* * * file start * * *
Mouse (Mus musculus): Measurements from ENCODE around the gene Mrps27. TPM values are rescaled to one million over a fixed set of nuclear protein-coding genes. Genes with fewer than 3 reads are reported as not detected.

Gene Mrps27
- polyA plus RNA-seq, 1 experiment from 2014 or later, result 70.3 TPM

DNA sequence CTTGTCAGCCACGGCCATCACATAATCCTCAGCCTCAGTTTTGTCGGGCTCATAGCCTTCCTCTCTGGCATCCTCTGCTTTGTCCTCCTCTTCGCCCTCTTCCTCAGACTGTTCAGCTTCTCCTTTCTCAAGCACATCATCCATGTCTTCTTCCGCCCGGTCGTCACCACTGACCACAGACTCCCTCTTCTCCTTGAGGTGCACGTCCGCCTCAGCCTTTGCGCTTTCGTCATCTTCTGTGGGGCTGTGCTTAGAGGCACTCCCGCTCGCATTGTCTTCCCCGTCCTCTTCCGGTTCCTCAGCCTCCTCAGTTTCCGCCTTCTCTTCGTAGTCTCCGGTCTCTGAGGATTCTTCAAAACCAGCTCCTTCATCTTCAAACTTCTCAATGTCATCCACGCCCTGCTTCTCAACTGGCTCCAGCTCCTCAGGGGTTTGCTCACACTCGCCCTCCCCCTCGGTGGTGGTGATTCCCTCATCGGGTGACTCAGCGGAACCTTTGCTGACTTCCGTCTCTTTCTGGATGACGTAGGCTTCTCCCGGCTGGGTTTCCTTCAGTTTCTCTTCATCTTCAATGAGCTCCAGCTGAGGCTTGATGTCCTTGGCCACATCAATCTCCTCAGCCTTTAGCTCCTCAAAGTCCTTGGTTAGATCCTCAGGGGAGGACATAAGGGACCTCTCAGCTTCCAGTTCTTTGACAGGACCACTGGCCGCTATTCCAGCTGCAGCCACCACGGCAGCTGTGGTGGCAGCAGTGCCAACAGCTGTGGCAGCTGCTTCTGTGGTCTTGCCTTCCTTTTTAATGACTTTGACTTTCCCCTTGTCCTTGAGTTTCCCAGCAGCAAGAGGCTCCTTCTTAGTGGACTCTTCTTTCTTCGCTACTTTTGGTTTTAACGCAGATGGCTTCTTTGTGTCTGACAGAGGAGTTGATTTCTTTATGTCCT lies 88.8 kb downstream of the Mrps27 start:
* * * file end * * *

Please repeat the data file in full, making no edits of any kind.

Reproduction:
Mouse (Mus musculus): Measurements from ENCODE around the gene Mrps27. TPM values are rescaled to one million over a fixed set of nuclear protein-coding genes. Genes with fewer than 3 reads are reported as not detected.

Gene Mrps27
- polyA plus RNA-seq, 1 experiment from 2014 or later, result 70.3 TPM

DNA sequence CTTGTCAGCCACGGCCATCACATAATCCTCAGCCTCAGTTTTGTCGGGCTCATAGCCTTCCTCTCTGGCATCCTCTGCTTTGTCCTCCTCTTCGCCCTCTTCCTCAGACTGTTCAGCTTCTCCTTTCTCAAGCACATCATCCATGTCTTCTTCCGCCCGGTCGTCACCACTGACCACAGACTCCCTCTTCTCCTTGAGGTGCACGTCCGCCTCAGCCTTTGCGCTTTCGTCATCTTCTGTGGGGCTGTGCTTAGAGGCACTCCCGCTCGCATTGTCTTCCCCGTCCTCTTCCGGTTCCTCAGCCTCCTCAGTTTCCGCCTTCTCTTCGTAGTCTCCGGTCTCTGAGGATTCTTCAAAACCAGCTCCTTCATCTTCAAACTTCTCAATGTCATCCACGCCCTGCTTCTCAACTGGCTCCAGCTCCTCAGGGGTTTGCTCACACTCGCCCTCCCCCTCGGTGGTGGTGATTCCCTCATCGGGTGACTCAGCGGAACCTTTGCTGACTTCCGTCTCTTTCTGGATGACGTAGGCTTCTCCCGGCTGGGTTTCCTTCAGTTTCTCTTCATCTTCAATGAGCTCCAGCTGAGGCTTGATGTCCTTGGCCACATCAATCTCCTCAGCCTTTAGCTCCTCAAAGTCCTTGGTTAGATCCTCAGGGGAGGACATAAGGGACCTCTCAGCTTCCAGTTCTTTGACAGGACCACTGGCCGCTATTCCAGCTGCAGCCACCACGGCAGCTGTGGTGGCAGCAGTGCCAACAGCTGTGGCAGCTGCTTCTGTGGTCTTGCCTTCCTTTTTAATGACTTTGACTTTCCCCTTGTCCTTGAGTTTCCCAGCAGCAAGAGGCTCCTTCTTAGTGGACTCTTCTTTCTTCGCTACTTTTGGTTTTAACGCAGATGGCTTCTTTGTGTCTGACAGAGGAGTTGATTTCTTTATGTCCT lies 88.8 kb downstream of the Mrps27 start: